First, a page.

As my students become more knowledgeable I need to tighten security on the college's network.
First of all you should get your own security knowledge up to date. Please check out the LQ FAQ: Security references. Then install a recent and maintained release of your favourite distro. Put the box on a separate segment where they can do no harm, harden the box, check the logs and audit regularly.


Last edited by unSpawn; 04-01-2004 at 12:17 PM.
 
Old 04-01-2004, 12:50 PM   #6
ugge
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There are a lot more to the safety of a PC system running linux than just the boot loader and normal logins.
To make your system even a little safe you will have to set a BIOS password and disable boot on CD and floppy. Why?
If you can boot your computer then you can run a floppy/cd based linux mount your original linux as a sub folder, then go in and alter the /etc/passwd file effectively give you root access.
Security begins at the physical layer. Best is to deny physical access to the actual computer case.
 
Old 04-02-2004, 01:25 AM   #7
unSpawn
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Security begins at the physical layer. Best is to deny physical access to the actual computer case.
IMHO physical security only makes sense where you would need it (and on those occasions it's better to have the boxen located in a restricted access area of the building), yes, apart from that you're right, and it's not mentioned that often.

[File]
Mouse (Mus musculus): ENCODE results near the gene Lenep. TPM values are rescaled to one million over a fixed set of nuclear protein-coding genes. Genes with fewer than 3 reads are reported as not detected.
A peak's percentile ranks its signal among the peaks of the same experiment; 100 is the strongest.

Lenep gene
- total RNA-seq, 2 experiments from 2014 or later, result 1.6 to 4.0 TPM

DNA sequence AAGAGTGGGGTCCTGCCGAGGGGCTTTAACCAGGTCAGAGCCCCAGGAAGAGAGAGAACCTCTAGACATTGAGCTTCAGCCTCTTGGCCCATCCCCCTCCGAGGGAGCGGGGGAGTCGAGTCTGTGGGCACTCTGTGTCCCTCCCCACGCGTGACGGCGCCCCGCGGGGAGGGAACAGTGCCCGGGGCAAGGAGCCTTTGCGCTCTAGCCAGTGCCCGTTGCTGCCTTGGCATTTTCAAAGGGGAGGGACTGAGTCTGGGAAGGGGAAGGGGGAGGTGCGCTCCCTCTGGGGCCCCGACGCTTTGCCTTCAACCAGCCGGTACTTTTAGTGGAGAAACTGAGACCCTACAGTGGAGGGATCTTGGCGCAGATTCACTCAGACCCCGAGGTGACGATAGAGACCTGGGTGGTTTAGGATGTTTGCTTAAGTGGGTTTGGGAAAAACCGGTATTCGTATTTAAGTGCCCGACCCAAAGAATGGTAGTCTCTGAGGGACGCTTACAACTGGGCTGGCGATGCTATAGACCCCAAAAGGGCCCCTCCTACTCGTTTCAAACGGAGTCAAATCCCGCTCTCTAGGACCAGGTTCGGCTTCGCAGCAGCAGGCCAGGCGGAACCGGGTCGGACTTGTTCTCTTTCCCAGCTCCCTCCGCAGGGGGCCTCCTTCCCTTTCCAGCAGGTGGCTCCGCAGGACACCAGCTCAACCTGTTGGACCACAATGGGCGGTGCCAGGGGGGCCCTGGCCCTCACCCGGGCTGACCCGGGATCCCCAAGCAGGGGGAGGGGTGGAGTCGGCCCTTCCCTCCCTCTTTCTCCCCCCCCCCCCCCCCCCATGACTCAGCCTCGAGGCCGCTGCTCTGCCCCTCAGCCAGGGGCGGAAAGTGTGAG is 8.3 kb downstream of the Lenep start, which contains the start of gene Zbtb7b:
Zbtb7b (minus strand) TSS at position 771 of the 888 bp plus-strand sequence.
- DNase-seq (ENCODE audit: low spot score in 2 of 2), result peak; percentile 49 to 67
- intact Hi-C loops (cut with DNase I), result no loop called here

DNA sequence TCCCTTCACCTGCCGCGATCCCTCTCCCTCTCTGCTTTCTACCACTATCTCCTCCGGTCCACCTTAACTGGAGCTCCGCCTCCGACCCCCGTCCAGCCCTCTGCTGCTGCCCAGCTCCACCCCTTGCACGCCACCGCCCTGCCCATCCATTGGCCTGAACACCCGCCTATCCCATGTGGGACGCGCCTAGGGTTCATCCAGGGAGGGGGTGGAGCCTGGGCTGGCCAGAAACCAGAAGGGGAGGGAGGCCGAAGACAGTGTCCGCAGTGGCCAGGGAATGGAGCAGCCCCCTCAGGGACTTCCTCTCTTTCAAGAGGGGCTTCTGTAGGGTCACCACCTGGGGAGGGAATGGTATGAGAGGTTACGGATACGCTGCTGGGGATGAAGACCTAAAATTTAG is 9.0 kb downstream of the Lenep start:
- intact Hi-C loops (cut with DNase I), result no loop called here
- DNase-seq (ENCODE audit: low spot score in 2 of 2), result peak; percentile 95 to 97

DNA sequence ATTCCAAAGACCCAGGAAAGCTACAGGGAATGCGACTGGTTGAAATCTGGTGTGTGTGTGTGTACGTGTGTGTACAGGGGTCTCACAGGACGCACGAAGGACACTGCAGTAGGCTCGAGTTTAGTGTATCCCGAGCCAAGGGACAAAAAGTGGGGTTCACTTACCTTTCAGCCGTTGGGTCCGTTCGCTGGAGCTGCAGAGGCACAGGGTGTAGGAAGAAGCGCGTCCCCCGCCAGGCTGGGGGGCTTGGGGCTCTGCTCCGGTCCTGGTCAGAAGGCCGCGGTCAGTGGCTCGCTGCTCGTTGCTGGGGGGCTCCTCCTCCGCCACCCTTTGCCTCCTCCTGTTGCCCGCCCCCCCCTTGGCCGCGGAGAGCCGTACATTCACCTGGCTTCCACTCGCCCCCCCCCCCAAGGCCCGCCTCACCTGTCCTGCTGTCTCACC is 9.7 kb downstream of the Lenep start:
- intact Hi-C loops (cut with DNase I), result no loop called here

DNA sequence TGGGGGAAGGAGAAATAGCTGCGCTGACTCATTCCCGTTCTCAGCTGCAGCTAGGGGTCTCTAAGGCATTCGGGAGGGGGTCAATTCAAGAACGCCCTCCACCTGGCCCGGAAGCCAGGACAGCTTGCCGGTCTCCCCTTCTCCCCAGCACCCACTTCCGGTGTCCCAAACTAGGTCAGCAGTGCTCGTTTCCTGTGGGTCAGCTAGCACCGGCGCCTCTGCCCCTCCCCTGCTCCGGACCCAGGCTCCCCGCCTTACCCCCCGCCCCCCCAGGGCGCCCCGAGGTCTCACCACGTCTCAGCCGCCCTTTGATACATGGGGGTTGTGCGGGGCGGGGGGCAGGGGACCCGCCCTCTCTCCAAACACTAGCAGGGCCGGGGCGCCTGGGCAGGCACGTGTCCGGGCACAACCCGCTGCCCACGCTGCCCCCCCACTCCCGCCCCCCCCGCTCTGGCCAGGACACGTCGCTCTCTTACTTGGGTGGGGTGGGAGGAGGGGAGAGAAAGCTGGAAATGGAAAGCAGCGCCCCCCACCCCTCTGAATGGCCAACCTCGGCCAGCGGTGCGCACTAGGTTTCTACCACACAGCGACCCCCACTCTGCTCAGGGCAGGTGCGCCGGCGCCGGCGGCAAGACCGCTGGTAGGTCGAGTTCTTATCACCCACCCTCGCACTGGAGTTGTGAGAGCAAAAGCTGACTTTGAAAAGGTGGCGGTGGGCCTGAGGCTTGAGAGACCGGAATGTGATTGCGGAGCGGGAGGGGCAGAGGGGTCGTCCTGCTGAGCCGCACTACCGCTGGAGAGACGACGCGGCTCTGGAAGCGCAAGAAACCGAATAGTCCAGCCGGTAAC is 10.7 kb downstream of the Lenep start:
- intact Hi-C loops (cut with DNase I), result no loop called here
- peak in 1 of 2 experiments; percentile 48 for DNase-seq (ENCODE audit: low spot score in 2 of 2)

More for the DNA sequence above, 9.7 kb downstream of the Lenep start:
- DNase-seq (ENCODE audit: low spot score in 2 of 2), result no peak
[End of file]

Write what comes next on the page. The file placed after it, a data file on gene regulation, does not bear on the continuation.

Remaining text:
On a personal note even restricted area's aren't all that good if the rest of the security policy fails, is absent or doesn't care for proper emergency plans. Being the friendly, interested and helpful kind of co-worker I've been given too much information and allowed access too easily to locations, networks and systems.
 
Old 04-02-2004, 02:17 AM   #8
ugge
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Ooops I managed to double post.

Last edited by ugge; 04-02-2004 at 02:18 AM.
 
Old 04-02-2004, 02:18 AM   #9
ugge
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The paranoid administrator would claim that there is no secure computers where there are physical access. It's right that security is a balance between usability and safety depending on the security need and expected level of attempted break ins.

My previous post as with this post is an informative post, just to widen the perspective.
The BIOS password and boot order would still need to be fixed on the computers. Without that I would say that there are no security at all, unless the disks are encrypted or otherwise made unreadable to other systems than the intended linux installation.
 
Old 04-09-2004, 07:07 PM   #10
frogman
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Quote:
Originally posted by ugge
The BIOS password and boot order would still need to be fixed on the computers.
There is usually a default manufacturer BIOS password only a Google away.